Understanding The Different Prices

Stock prices revolve around key elements: Selling Price (Bid), Buy Price (Ask), Last Price, Average Purchase Price, Previous Close Price, and Delayed Price. Liquidity is pivotal, shaping bid-ask spreads and market stability. Excelling in buying and selling demands patience, discipline, and a long-term outlook anchored in value and investment goals.

Buy Price (Ask)

The Buy Price, also known as the Ask Price, is the price at which sellers are willing to sell their shares. This is the minimum price at which you can purchase a particular stock at a given moment. Think of it as the price listed on the shelf in a store - if you want to buy the item, you'll need to pay the listed price or negotiate for a lower one.

Selling Price (Bid)

Conversely, the Selling Price, or Bid Price, is the price at which buyers are willing to buy shares. It's the highest price a buyer is willing to pay for a stock at a particular time. This is like a shopper offering a certain amount for an item they want to buy - if the seller accepts, the transaction occurs at that price, with the process being more automated.

Last Price

The last price is the most recent traded price for the security. It gives investors an idea of the most recent price movement and is often used to assess the stock's current value. This price is constantly changing as trades occur throughout the trading day.

Average Purchase Price

The Average Purchase Price is the average price at which an investor has purchased a particular stock over time. It's calculated by adding up the prices paid for all purchases of the stock and dividing by the total number of shares bought. This metric helps investors assess their overall investment performance and can be useful for determining when to buy or sell additional shares.

Previous Close Price

The Previous Close Price is the price at which a stock ended trading on the previous trading day. It provides investors with a reference point for assessing how the stock is performing compared to the previous day's close. This price is often used as a benchmark for gauging daily price movements.

Delayed Price

The Delayed Price refers to the price of a stock that is not in real-time but delayed by a certain period. On EasyEquities, the delay is  15 minutes. While delayed, this price still provides investors with valuable information about the stock's recent performance, but it may not reflect the most current market conditions.

Access live prices on the EasyEquities platform using EasyCredits. Get a snapshot of live prices before buying or selling securities. Purchase EasyCredits directly from the platform with this guide.



Liquidity in the context of the financial markets refers to the ease with which an asset, such as a stock or bond, can be bought or sold without causing a significant change in its price. It's essentially a measure of how quickly an asset can be converted into cash without impacting its market price. Liquidity is influenced by factors such as trading volume, bid-ask spread, and market depth.

Liquidity tightens bid-ask spreads in active markets, widening in illiquid ones. Highly liquid assets stabilise prices, absorbing large orders without shifts, while illiquid ones face volatility from small trades. Liquid markets enable swift execution at prevailing prices, minimising costs, while illiquid ones may delay trades and offer less favourable prices. Liquidity enriches market depth, providing abundant trading options, whereas illiquid markets may lack depth, making it hard to find desired.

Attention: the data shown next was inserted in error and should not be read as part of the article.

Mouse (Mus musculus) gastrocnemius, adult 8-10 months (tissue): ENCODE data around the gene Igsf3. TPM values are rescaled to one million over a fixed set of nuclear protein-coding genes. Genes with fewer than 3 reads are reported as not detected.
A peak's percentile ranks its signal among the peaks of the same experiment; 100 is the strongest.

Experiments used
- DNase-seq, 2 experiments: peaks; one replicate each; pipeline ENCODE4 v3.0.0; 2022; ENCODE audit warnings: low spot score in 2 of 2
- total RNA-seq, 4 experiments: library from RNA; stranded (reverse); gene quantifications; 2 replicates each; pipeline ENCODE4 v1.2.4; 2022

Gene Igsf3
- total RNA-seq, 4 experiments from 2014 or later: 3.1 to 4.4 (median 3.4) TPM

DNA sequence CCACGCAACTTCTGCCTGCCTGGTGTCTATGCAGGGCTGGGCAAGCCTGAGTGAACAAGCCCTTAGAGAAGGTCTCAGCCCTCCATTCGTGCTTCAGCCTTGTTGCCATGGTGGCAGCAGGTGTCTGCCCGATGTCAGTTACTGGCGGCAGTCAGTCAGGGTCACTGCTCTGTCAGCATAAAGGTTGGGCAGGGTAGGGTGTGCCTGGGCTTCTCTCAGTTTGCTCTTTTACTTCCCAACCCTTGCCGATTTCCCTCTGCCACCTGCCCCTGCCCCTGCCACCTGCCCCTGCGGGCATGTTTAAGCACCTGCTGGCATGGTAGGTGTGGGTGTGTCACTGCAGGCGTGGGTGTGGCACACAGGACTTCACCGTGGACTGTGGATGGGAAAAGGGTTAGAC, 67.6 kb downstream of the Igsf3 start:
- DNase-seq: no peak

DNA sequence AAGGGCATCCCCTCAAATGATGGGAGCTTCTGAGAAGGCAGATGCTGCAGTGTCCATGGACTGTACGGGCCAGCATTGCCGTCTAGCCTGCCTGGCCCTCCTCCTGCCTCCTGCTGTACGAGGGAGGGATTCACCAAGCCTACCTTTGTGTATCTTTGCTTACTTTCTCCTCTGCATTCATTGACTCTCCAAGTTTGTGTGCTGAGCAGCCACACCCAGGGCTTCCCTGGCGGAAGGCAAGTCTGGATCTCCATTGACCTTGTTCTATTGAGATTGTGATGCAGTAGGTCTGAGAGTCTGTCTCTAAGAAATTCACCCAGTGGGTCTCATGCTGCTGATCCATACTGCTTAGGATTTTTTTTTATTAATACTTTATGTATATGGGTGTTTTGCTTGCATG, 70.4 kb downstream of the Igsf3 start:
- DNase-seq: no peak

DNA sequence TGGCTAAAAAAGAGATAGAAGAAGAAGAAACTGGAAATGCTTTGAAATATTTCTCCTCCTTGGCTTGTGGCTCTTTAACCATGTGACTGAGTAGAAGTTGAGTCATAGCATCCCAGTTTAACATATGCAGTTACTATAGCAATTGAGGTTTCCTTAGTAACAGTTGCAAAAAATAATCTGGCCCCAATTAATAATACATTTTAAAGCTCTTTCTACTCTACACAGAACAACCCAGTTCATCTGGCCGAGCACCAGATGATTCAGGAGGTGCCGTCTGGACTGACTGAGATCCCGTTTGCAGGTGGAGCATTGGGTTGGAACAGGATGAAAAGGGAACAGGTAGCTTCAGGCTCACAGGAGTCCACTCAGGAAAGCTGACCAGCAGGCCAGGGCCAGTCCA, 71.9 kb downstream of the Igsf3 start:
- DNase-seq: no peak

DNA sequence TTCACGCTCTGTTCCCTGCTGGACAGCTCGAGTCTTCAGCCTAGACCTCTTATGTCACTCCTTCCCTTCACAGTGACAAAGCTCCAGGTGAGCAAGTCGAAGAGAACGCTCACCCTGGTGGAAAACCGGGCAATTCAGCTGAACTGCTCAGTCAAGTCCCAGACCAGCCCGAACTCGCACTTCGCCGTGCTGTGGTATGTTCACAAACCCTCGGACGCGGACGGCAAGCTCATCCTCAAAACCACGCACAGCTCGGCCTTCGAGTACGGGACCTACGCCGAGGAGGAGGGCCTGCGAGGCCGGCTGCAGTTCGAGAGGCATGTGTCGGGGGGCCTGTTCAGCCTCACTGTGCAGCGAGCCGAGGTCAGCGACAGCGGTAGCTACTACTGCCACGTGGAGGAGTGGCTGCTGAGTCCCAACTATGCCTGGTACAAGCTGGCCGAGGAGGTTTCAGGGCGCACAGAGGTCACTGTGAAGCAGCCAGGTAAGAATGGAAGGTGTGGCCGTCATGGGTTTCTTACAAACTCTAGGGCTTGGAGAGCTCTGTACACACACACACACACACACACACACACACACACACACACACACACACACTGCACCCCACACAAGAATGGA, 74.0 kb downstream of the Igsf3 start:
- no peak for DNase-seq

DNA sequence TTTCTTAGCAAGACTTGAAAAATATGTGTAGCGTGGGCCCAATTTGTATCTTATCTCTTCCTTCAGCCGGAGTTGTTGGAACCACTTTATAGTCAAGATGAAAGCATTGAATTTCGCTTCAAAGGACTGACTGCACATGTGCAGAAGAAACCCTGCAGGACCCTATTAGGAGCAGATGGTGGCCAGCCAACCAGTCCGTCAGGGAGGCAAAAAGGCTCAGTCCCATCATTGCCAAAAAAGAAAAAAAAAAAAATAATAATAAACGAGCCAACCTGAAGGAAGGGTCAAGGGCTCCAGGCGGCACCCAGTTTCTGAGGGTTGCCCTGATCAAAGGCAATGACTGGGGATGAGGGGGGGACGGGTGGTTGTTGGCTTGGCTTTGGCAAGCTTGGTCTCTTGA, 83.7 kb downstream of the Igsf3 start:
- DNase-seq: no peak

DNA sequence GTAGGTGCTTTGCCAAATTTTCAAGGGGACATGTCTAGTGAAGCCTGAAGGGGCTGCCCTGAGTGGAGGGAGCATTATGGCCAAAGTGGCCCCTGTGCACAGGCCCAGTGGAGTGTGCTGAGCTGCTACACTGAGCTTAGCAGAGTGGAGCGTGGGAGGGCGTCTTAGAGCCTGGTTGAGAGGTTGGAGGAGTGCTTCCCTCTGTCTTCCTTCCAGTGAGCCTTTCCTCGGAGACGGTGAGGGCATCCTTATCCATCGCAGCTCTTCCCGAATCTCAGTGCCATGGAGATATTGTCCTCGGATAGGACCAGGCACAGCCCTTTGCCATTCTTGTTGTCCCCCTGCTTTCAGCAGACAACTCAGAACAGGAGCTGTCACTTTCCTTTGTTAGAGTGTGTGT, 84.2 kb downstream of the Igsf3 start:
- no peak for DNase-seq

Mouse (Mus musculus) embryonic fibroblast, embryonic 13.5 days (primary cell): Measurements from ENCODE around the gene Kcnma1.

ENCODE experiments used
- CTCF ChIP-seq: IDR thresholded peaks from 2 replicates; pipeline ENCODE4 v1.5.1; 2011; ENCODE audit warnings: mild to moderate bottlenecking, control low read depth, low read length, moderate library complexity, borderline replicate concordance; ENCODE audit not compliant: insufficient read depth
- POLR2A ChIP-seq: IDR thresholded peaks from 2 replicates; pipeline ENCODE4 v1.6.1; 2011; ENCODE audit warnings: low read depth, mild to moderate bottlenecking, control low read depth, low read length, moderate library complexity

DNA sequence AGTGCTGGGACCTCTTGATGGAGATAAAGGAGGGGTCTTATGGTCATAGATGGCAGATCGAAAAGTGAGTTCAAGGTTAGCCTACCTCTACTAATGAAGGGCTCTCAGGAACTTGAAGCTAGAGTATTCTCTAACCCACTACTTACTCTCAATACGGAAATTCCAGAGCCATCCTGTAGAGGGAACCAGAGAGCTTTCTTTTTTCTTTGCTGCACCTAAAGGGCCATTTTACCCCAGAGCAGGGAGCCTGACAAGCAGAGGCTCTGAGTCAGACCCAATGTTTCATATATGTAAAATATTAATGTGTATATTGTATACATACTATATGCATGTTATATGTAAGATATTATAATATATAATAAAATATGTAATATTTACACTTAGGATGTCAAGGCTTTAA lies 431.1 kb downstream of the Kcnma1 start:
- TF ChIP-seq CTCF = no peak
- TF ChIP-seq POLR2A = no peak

In conclusion, understanding the dynamics of stock prices involves grasping key elements such as the Buy Price, Selling Price, Last Price, Average Purchase Price, Previous Close Price, and Delayed Price. These metrics provide crucial insights into market movements and investor sentiment.

Moreover, liquidity plays a pivotal role in influencing bid-ask spreads and market stability. In navigating the stock market effectively, investors must exercise patience, discipline, and a long-term perspective aligned with their investment goals and the intrinsic value of assets. Ultimately, mastering these concepts and principles can empower investors to make informed decisions and confidently navigate the complexities of the financial markets.


In the world of investing, knowing when to buy and when to sell can make or break your portfolio. However, it's crucial to understand that successful investing isn't about timing the market



Any opinions, news, research, reports, analyses, prices, or other information contained within this research is provided by an employee of EasyEquities an authorised FSP (FSP no 22588) as general market commentary and does not constitute investment advice for the purposes of the Financial Advisory and Intermediary Services Act, 2002. First World Trader (Pty) Ltd t/a EasyEquities (“EasyEquities”) does not warrant the correctness, accuracy, timeliness, reliability or completeness of any information (i) contained within this research and (ii) received from third party data providers. You must rely solely upon your own judgment in all aspects of your investment and/or trading decisions and all investments and/or trades are made at your own risk. EasyEquities (including any of their employees) will not accept any liability for any direct or indirect loss or damage, including without limitation, any loss of profit, which may arise directly or indirectly from use of or reliance on the market commentary. The content contained within is subject to change at any time without notice.

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